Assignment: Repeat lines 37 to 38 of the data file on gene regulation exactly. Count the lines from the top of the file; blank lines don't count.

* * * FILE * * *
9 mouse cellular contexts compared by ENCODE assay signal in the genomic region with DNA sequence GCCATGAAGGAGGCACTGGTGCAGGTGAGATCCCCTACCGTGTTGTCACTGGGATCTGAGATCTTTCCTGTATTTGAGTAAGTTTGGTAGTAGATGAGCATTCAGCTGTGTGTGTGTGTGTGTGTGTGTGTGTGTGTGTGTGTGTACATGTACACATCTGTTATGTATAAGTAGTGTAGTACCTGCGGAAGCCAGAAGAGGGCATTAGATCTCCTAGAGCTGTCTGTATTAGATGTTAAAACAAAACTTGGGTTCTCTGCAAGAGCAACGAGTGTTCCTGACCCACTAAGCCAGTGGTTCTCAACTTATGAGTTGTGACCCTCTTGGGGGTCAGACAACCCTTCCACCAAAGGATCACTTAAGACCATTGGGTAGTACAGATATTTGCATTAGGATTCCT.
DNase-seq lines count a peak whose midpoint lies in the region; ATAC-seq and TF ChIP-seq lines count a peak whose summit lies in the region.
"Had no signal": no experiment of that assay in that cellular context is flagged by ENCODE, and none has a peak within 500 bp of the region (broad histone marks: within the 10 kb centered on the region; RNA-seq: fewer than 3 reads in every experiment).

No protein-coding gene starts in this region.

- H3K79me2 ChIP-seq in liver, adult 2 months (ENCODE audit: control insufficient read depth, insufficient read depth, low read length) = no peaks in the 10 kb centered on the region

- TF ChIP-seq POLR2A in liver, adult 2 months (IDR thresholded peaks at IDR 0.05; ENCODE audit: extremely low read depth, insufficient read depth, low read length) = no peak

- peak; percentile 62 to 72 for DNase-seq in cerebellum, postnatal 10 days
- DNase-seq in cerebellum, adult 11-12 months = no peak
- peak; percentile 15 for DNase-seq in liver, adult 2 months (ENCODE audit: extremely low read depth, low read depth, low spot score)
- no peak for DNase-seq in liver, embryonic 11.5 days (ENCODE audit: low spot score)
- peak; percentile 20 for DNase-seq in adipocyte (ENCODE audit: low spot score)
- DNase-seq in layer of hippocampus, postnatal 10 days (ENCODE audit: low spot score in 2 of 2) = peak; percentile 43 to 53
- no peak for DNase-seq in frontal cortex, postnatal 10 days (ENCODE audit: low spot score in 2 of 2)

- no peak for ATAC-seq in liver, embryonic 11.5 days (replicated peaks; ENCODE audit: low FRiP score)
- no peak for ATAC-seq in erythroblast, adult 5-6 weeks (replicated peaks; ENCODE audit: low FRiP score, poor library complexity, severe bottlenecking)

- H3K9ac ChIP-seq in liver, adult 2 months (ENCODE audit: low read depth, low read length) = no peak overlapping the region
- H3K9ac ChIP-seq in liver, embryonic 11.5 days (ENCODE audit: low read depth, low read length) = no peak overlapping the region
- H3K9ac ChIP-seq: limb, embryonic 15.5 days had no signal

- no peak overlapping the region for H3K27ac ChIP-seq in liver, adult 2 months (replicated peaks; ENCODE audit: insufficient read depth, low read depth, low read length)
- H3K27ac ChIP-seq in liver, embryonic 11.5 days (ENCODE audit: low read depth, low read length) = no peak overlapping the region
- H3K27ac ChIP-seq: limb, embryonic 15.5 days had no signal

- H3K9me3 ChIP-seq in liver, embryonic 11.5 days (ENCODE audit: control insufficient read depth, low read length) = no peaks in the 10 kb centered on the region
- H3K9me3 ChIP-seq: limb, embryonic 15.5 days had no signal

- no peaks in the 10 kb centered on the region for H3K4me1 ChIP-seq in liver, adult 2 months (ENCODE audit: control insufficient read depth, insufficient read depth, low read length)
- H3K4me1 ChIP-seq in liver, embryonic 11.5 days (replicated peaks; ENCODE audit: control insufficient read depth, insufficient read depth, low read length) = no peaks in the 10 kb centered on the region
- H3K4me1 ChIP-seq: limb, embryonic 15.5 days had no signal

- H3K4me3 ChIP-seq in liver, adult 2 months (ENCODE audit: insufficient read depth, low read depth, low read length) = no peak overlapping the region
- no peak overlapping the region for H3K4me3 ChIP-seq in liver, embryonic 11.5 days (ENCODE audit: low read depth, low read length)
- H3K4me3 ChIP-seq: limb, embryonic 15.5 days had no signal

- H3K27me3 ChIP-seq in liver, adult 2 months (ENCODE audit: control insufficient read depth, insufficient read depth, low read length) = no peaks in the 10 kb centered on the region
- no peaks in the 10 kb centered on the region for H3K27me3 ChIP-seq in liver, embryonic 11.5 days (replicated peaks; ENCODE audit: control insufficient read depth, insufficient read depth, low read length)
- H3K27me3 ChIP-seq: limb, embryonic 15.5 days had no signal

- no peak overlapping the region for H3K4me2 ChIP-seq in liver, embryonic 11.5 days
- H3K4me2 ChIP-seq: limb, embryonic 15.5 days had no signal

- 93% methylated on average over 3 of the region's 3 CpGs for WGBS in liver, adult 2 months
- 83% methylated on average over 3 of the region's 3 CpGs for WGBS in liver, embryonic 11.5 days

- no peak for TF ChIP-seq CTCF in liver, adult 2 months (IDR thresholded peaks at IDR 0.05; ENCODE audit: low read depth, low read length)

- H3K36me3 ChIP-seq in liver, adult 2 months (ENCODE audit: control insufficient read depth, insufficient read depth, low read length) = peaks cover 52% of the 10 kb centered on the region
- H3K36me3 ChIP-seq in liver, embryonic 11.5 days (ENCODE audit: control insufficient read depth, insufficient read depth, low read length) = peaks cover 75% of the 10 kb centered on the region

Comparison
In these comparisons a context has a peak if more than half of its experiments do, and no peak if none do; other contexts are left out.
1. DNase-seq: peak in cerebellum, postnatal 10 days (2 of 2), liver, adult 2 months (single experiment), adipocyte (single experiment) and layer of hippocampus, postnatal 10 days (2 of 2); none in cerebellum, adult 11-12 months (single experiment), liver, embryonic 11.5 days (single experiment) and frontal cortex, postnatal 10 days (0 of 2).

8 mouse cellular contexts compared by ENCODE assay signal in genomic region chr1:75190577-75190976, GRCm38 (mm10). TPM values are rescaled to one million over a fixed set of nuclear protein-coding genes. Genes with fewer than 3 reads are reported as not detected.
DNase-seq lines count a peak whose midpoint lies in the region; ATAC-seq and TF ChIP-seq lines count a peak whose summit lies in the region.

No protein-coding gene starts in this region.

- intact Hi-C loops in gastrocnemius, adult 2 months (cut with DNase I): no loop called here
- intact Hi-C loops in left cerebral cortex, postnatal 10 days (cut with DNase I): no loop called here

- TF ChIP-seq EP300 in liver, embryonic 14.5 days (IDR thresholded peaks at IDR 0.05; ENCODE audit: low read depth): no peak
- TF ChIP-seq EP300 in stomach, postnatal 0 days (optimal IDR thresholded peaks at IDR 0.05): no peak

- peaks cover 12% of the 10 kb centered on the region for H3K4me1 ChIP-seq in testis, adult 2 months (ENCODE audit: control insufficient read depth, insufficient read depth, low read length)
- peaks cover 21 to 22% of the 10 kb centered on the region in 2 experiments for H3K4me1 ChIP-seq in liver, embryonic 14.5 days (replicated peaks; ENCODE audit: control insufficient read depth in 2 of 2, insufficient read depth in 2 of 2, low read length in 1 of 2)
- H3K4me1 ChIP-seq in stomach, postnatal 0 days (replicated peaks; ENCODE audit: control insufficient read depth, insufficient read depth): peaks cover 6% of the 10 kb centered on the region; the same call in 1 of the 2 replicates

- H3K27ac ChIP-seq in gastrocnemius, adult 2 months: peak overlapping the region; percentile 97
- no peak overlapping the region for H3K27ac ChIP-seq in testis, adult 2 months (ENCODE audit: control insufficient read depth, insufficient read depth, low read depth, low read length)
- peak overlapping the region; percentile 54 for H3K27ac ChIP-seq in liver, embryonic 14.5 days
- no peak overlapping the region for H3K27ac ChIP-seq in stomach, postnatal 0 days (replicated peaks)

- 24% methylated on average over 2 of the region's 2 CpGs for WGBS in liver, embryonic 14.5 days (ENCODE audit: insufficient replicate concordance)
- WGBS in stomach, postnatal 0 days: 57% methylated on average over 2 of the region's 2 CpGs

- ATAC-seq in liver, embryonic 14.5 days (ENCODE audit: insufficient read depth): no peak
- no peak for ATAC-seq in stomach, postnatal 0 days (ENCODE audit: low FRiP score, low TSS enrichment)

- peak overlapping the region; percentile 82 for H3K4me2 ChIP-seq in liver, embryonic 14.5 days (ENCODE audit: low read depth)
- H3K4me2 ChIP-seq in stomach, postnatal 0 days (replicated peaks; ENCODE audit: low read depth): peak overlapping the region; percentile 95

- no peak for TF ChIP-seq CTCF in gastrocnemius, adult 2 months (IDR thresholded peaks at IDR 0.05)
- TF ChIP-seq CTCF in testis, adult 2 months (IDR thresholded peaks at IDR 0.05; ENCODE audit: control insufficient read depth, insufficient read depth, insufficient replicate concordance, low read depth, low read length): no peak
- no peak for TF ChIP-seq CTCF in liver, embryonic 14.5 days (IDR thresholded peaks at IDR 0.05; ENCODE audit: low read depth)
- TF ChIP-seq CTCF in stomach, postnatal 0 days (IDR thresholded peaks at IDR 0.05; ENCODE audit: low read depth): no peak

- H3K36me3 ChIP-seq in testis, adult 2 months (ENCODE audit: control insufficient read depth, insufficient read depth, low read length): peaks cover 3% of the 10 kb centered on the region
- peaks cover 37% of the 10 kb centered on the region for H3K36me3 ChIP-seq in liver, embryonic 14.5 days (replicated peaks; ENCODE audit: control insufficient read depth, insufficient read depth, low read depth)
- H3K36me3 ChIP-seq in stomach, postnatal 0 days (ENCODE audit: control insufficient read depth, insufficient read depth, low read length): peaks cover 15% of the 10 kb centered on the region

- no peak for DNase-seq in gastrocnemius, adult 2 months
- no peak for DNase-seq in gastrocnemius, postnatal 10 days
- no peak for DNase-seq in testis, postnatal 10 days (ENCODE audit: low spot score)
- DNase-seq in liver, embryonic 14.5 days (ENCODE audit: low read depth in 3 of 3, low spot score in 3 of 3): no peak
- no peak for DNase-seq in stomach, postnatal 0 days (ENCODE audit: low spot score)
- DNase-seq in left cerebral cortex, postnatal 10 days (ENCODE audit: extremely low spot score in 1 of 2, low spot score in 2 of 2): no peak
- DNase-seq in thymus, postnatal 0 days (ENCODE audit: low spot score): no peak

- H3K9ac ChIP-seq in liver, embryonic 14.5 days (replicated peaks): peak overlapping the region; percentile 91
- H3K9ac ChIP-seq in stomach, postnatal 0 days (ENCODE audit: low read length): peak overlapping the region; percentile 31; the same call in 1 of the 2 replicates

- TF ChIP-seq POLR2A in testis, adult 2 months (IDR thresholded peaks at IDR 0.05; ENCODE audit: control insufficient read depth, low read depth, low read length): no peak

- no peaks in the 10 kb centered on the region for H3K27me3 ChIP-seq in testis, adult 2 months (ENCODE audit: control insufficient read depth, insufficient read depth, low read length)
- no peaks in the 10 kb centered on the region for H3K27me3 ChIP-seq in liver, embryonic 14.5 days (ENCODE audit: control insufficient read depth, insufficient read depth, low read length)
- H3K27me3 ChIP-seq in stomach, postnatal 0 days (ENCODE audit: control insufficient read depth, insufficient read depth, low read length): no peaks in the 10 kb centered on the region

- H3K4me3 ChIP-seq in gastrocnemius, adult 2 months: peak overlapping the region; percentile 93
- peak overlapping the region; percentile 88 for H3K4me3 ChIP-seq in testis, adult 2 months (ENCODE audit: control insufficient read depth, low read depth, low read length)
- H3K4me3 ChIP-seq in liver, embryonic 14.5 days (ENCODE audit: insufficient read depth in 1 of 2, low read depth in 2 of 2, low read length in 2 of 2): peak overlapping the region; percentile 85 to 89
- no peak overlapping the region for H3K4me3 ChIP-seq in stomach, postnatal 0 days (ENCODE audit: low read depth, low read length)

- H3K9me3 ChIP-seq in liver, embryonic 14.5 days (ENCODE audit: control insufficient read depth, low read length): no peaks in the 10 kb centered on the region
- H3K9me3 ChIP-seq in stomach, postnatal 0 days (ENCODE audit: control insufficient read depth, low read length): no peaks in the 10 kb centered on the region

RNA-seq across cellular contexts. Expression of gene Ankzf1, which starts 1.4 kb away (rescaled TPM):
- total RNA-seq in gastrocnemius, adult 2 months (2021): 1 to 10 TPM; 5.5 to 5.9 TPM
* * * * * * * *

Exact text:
- no peak for TF ChIP-seq CTCF in liver, adult 2 months (IDR thresholded peaks at IDR 0.05; ENCODE audit: low read depth, low read length)

- H3K36me3 ChIP-seq in liver, adult 2 months (ENCODE audit: control insufficient read depth, insufficient read depth, low read length) = peaks cover 52% of the 10 kb centered on the region